Saving Bruce Ratner’s cats

The Brooklyn Paper
Share on TwitterTweet
Share on Facebook

Get our stories in your inbox, free.

Like Brooklyn Paper on Facebook.

While opponents of Bruce Ratner’s Atlantic Yards project continue to work around the clock — figuratively — to block the developer’s wrecking ball, cat lovers are working around the clock — literally — to rescue a colony of feral felines who are about to lose their home to make room for the 16-tower mega-project.

A group from Slope Street Cats, which traps, neuters, and cares for feral kitties, has been spending its nights setting up traps outside a trash-filled lot on Vanderbilt Avenue and Dean Street, whose 11 stray cats don’t know that the largest development in Brooklyn’s history is about to evict them.

“Cats are very tied to place,” said Laura Brahm, the group’s assistant executive director. “If [Ratner] starts doing demolition, the cats will either run away and starve, or get hit by cars.”

The challenges are many. For one thing, Brahm inquired at the developer’s much-heralded “community liaison office” last week to find out when various buildings are set to be torn down, but she hasn’t gotten an answer.

In addition , these cats — who have all been given names of presidents or first ladies — have already been trapped for spaying or neutering, and are extremely wary of being caught again (can you blame them?).

On Tuesday evening, Brahm pulled up in her friend’s battered red Toyota Corolla, pulled out four traps, unpeeled tins of sardines, and placed them inside the traps.

Then she got back in her car and waited. On average, it takes Brahm an hour or two to re-trap a feral cat. That night was no exception.

After about 20 minutes, a cow-print cat with a black tail named John F. Kennedy started nosing around and was, eventually, caught with a net.

The 35th president will join Zachary Taylor, Warren Harding and Eleanor Roosevelt — three fellow ferals — in a pimped-out shed in a volunteer’s backyard, where they will dine on fancy food to help endear them to the new location.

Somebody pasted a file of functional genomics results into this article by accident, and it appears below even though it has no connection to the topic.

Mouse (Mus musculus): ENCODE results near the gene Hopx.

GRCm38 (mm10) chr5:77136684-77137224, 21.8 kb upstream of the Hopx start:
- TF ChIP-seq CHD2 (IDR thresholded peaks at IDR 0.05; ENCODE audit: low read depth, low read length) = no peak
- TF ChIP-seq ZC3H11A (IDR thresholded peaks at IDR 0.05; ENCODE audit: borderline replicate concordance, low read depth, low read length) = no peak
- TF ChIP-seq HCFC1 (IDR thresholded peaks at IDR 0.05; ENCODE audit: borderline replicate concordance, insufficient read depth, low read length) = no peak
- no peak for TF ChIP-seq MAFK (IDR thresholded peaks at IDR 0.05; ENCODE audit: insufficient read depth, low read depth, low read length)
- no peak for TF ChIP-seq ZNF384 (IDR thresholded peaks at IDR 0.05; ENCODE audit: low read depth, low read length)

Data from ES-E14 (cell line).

Meanwhile, Brahm and her colleagues will be hard at work in the Atlantic Yards footprint, catnapping Bruce Ratner’s kitties (a Ratner spokesman refused to comment, by the way).

“I’ll keep coming back every night until we get them all,” said Brahm.

Four down. Seven to go.

Today’s news:
Share on TwitterTweet
Share on Facebook

Get our stories in your inbox, free.

Like Brooklyn Paper on Facebook.

Reasonable discourse

Enter your comment below

By submitting this comment, you agree to the following terms:

You agree that you, and not or its affiliates, are fully responsible for the content that you post. You agree not to post any abusive, obscene, vulgar, slanderous, hateful, threatening or sexually-oriented material or any material that may violate applicable law; doing so may lead to the removal of your post and to your being permanently banned from posting to the site. You grant to the royalty-free, irrevocable, perpetual and fully sublicensable license to use, reproduce, modify, adapt, publish, translate, create derivative works from, distribute, perform and display such content in whole or in part world-wide and to incorporate it in other works in any form, media or technology now known or later developed.

First name
Last name
Your neighborhood
Email address
Daytime phone

Your letter must be signed and include all of the information requested above. (Only your name and neighborhood are published with the letter.) Letters should be as brief as possible; while they may discuss any topic of interest to our readers, priority will be given to letters that relate to stories covered by The Brooklyn Paper.

Letters will be edited at the sole discretion of the editor, may be published in whole or part in any media, and upon publication become the property of The Brooklyn Paper. The earlier in the week you send your letter, the better.